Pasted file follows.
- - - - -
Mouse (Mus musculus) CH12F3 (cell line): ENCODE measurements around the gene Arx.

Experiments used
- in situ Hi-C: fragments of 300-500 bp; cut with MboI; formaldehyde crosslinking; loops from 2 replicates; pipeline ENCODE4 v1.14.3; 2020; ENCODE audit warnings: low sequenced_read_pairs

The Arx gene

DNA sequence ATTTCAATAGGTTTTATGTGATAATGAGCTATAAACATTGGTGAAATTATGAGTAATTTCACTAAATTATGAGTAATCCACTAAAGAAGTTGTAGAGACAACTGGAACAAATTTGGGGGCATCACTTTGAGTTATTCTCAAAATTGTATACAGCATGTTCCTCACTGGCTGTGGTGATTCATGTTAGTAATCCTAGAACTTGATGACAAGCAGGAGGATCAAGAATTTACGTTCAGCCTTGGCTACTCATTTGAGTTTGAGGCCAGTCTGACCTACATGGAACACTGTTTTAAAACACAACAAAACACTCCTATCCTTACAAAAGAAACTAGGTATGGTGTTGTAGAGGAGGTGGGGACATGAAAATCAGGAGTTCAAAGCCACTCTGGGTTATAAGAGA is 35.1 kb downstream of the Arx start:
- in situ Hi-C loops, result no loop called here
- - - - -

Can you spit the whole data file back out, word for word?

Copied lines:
Mouse (Mus musculus) CH12F3 (cell line): ENCODE measurements around the gene Arx.

Experiments used
- in situ Hi-C: fragments of 300-500 bp; cut with MboI; formaldehyde crosslinking; loops from 2 replicates; pipeline ENCODE4 v1.14.3; 2020; ENCODE audit warnings: low sequenced_read_pairs

The Arx gene

DNA sequence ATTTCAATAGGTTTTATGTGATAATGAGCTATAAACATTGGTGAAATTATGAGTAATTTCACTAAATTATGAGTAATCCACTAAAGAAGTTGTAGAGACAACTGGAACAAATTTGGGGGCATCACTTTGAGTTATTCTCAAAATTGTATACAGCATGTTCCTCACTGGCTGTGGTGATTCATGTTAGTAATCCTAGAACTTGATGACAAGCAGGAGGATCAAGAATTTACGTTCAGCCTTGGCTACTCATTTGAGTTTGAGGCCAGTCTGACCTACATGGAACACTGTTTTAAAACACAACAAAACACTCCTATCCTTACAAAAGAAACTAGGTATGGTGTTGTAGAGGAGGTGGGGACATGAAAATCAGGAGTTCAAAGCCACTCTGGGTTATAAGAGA is 35.1 kb downstream of the Arx start:
- in situ Hi-C loops, result no loop called here